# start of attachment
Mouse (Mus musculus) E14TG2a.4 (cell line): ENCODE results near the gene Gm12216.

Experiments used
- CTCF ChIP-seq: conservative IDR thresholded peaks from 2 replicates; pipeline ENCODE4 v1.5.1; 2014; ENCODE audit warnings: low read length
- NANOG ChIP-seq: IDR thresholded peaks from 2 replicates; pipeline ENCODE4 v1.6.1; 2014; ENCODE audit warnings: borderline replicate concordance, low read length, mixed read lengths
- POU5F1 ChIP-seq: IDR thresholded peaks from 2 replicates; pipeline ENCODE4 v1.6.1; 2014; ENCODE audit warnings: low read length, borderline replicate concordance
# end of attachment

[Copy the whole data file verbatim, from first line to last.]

Mouse (Mus musculus) E14TG2a.4 (cell line): ENCODE results near the gene Gm12216.

Experiments used
- CTCF ChIP-seq: conservative IDR thresholded peaks from 2 replicates; pipeline ENCODE4 v1.5.1; 2014; ENCODE audit warnings: low read length
- NANOG ChIP-seq: IDR thresholded peaks from 2 replicates; pipeline ENCODE4 v1.6.1; 2014; ENCODE audit warnings: borderline replicate concordance, low read length, mixed read lengths
- POU5F1 ChIP-seq: IDR thresholded peaks from 2 replicates; pipeline ENCODE4 v1.6.1; 2014; ENCODE audit warnings: low read length, borderline replicate concordance